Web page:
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B.C. Premier Christy Clark downplays criminal breach of trust charge

Clark says much of the information was outlined publicly more than three years ago


 

OTTAWA – Premier Christy Clark is downplaying a criminal breach of trust charge against a former British Columbia government communications official connected to a Liberal vote-getting scandal, saying much of the information was outlined publicly more than three years ago.

Clark, who was in Ottawa on Wednesday to attend the official apology for the Komagata Maru incident in the House of Commons, said the so-called quick-wins strategy to court ethnic votes in the 2013 election was the focus of an exhaustive non-partisan investigation.

Brian Bonney was charged Tuesday in connection with the strategy by the Liberals to court voters in the election.

“Obviously, mistakes were made,” said Clark. “Three years ago there was a thorough non-partisan investigation done. … It’s not new information, but it’s obviously another step in the process and the justice system will take its time doing that.”

Opposition New Democrat Leader John Horgan had a different view.

“Clearly, it wasn’t dealt with three years ago or the RCMP wouldn’t have recommended charges and the special prosecutor would not have brought them forward,” he said in Victoria.

Outside court on Tuesday in Vancouver, Bonney’s lawyer, Ian Donaldson, said his client will fight the criminal code charge.

The scandal broke when documents obtained four years ago by the NDP outlined a Liberal government plan to woo the ethnic vote, including efforts to make public apologies for historic wrongs in multicultural communities.

Clark appointed her former deputy, John Dyble, to review the outreach plan in the months before the election. The review made six recommendations and said there were two instances of misuse of government resources, including that Bonney was being paid as a government employee while he worked for the government caucus and Liberal party.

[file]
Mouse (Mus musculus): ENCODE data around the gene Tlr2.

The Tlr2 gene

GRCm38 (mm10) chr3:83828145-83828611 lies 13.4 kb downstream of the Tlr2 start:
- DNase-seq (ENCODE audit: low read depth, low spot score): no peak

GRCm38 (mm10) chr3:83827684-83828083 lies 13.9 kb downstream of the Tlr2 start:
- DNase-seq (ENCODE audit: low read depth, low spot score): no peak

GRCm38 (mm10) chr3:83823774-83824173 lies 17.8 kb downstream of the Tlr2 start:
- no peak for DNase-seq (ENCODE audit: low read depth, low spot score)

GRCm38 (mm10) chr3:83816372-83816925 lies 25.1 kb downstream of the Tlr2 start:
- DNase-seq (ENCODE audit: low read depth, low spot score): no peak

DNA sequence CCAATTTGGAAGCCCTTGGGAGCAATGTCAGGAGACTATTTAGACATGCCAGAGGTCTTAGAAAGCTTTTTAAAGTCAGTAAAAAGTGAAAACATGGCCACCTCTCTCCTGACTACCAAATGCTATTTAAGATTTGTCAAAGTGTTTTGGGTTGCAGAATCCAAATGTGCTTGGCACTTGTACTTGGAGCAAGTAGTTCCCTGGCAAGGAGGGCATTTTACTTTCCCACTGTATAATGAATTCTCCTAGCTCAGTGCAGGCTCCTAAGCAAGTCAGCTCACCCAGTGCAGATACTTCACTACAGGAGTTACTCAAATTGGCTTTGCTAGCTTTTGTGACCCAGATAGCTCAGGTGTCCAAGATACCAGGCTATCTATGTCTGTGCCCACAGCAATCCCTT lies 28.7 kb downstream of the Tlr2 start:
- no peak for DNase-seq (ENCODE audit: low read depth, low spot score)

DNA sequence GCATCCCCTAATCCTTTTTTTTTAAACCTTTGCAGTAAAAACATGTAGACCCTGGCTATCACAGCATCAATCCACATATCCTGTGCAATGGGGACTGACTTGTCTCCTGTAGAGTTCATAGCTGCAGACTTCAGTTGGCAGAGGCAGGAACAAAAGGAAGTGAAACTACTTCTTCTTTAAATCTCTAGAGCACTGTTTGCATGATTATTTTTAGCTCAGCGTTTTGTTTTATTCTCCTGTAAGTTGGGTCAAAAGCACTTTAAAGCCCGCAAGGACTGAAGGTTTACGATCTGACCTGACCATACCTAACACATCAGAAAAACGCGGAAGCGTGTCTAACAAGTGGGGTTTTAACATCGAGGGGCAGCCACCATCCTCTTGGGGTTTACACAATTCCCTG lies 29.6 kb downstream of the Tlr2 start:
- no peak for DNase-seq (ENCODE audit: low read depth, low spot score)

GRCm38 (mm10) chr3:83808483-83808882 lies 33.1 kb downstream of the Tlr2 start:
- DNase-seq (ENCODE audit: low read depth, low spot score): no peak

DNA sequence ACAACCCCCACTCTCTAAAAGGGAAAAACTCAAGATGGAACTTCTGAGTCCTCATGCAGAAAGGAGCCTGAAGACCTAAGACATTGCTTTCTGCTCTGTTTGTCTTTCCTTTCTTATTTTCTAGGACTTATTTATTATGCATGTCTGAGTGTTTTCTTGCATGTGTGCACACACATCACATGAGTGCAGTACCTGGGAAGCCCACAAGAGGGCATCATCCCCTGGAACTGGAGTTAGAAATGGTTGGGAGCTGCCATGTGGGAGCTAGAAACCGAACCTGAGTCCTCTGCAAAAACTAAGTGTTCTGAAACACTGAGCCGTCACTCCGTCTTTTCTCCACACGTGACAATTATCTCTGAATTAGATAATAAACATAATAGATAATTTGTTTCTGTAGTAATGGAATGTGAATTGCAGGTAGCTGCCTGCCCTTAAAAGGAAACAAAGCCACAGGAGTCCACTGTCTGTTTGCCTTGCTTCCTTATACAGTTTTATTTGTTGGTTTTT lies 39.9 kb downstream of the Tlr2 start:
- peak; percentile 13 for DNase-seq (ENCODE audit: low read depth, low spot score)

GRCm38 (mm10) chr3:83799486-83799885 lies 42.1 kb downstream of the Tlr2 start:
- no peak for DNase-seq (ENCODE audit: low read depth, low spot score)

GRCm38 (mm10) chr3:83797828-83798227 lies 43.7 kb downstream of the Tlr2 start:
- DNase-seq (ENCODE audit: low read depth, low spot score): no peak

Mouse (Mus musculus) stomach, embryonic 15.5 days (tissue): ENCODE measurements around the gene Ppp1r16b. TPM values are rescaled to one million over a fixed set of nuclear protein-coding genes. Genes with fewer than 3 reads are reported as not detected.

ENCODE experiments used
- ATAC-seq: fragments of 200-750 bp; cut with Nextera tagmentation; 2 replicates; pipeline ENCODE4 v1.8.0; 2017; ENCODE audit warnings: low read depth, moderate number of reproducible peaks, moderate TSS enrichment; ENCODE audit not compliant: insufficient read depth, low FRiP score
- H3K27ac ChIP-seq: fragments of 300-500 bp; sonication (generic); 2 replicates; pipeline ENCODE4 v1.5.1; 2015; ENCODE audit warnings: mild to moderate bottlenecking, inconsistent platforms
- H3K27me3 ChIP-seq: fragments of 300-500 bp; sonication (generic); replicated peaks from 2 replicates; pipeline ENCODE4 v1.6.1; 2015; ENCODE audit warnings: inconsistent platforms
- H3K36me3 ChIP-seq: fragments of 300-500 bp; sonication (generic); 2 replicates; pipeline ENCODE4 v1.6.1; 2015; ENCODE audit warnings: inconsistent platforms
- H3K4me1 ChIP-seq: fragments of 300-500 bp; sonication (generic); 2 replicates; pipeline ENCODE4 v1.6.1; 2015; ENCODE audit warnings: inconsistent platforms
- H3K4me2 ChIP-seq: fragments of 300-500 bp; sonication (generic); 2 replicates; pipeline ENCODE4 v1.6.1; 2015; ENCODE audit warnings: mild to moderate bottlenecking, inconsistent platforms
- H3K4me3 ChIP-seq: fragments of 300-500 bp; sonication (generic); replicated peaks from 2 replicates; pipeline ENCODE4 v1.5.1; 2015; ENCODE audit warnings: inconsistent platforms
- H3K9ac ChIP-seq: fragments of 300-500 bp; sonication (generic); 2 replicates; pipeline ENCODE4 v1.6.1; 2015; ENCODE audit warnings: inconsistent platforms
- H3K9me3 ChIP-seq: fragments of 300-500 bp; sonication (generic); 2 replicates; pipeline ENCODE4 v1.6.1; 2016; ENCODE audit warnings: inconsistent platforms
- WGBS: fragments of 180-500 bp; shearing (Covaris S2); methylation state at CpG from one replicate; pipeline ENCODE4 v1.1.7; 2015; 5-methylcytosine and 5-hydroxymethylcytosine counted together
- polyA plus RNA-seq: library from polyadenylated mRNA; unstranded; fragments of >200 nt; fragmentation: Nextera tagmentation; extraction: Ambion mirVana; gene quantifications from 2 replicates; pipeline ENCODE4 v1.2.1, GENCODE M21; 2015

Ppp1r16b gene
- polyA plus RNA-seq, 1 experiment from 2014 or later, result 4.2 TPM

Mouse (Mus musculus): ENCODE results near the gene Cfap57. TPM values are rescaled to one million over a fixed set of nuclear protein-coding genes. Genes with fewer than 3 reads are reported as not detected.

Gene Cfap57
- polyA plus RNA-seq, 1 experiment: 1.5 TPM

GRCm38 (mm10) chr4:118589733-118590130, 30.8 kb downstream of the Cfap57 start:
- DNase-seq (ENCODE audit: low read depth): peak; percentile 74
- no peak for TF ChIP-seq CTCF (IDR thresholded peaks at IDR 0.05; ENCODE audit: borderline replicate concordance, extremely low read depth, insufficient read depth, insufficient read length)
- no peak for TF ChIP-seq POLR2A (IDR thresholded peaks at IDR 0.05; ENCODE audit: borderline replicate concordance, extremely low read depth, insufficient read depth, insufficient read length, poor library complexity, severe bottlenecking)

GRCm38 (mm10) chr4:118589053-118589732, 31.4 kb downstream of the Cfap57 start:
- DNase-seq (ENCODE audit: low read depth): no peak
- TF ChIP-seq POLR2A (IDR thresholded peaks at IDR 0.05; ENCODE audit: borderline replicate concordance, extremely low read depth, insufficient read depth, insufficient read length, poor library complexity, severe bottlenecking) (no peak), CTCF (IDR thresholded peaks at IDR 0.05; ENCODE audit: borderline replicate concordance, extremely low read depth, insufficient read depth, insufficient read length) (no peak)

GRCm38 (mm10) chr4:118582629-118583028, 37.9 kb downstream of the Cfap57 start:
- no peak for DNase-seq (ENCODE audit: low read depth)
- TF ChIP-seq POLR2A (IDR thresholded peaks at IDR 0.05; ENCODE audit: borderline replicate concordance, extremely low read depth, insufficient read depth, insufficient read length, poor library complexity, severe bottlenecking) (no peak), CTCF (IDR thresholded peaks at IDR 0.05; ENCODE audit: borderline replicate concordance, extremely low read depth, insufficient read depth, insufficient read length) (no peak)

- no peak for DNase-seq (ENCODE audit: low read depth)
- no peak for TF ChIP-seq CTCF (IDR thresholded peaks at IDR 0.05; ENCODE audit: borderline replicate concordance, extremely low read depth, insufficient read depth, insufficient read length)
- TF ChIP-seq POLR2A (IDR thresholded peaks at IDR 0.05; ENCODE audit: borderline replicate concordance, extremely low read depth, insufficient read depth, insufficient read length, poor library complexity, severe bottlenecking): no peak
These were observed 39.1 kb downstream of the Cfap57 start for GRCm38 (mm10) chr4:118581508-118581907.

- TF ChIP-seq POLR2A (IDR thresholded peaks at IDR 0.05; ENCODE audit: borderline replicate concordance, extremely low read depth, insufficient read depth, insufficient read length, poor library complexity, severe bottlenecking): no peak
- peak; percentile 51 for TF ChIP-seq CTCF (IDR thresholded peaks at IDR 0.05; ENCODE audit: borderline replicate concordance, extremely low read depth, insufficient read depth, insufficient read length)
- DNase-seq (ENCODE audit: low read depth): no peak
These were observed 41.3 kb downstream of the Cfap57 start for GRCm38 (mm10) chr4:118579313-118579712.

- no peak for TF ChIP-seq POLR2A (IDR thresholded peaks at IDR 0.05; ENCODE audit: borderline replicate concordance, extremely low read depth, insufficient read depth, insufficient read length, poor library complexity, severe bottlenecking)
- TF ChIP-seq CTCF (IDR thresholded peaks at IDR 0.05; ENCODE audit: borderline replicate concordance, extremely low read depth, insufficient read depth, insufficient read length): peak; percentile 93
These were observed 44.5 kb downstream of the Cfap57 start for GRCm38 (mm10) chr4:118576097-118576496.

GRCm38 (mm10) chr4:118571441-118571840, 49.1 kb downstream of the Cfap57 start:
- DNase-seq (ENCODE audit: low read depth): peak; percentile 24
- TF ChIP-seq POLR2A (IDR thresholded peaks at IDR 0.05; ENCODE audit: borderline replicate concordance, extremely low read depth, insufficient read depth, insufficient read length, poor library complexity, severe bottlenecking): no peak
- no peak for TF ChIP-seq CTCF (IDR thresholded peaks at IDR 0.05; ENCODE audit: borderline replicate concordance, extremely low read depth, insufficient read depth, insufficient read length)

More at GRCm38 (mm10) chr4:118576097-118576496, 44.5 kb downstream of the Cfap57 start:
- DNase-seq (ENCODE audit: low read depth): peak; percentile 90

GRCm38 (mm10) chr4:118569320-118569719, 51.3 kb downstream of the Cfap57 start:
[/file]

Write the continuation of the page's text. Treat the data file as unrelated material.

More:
It said at least half of Bonney’s time was spent doing work for the Liberals on the ethnic-outreach strategy, prompting the party to later reimburse the government $70,000 as part of Bonney’s salary.

Clark’s popularity ratings plunged prior to the May 2013 election and her then-multiculturalism minister, John Yap, resigned.

A special prosecutor was appointed to lead an investigation shortly after the government’s review.

In September 2013, just months after the Liberals were re-elected, former NDP leader Adrian Dix said he forwarded information to the RCMP in connection with the Liberal government’s plan to court ethnic voters. He refused to provide details.

The special prosecutor’s investigation continued as Bonney and Liberal aide Mark Robertson faced Elections Act charges in 2014 in connection with allegations of campaign expense violations in a byelection four years ago.

The Elections Act charges alleging failure to disclose a campaign contribution against Bonney and Robertson were stayed Tuesday.

A numbered B.C. company charged along with Bonney and Robertson pleaded guilty and was fined $5,000. Bonney was the president of the numbered company, said Dan McLaughlin, spokesman for the B.C. Criminal Justice Branch.

Clark was in the House of Commons when Prime Minister Justin Trudeau apologized for the Komagata Maru incident in 1914 in Vancouver, in which hundreds of Sikh, Muslim and Hindu passengers were denied entry to Canada and forced to return to a violent fate in India.


 

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